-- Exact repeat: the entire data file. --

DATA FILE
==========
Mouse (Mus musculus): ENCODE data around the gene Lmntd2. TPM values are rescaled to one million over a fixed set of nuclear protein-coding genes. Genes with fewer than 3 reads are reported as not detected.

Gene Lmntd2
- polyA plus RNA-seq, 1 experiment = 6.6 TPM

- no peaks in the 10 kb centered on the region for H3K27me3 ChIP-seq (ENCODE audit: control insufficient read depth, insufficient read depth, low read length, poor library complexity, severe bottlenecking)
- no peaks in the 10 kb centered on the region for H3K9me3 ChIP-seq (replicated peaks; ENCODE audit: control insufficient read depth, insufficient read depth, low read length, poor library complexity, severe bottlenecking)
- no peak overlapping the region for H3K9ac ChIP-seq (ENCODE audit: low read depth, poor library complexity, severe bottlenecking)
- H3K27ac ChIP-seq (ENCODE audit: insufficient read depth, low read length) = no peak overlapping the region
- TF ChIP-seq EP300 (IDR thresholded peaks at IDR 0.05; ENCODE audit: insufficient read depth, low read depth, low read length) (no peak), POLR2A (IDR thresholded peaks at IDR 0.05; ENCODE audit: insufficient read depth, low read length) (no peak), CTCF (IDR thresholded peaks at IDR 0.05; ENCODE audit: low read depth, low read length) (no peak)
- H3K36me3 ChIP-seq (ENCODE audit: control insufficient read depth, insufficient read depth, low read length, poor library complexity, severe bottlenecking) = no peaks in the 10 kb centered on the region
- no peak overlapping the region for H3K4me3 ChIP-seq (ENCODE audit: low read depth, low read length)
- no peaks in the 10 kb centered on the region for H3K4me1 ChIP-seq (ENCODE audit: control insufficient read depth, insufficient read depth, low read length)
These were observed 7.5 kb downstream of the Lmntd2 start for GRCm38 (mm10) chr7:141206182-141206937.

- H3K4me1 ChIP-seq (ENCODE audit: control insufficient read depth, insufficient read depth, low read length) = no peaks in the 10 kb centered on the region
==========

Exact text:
Mouse (Mus musculus): ENCODE data around the gene Lmntd2. TPM values are rescaled to one million over a fixed set of nuclear protein-coding genes. Genes with fewer than 3 reads are reported as not detected.

Gene Lmntd2
- polyA plus RNA-seq, 1 experiment = 6.6 TPM

- no peaks in the 10 kb centered on the region for H3K27me3 ChIP-seq (ENCODE audit: control insufficient read depth, insufficient read depth, low read length, poor library complexity, severe bottlenecking)
- no peaks in the 10 kb centered on the region for H3K9me3 ChIP-seq (replicated peaks; ENCODE audit: control insufficient read depth, insufficient read depth, low read length, poor library complexity, severe bottlenecking)
- no peak overlapping the region for H3K9ac ChIP-seq (ENCODE audit: low read depth, poor library complexity, severe bottlenecking)
- H3K27ac ChIP-seq (ENCODE audit: insufficient read depth, low read length) = no peak overlapping the region
- TF ChIP-seq EP300 (IDR thresholded peaks at IDR 0.05; ENCODE audit: insufficient read depth, low read depth, low read length) (no peak), POLR2A (IDR thresholded peaks at IDR 0.05; ENCODE audit: insufficient read depth, low read length) (no peak), CTCF (IDR thresholded peaks at IDR 0.05; ENCODE audit: low read depth, low read length) (no peak)
- H3K36me3 ChIP-seq (ENCODE audit: control insufficient read depth, insufficient read depth, low read length, poor library complexity, severe bottlenecking) = no peaks in the 10 kb centered on the region
- no peak overlapping the region for H3K4me3 ChIP-seq (ENCODE audit: low read depth, low read length)
- no peaks in the 10 kb centered on the region for H3K4me1 ChIP-seq (ENCODE audit: control insufficient read depth, insufficient read depth, low read length)
These were observed 7.5 kb downstream of the Lmntd2 start for GRCm38 (mm10) chr7:141206182-141206937.

- H3K4me1 ChIP-seq (ENCODE audit: control insufficient read depth, insufficient read depth, low read length) = no peaks in the 10 kb centered on the region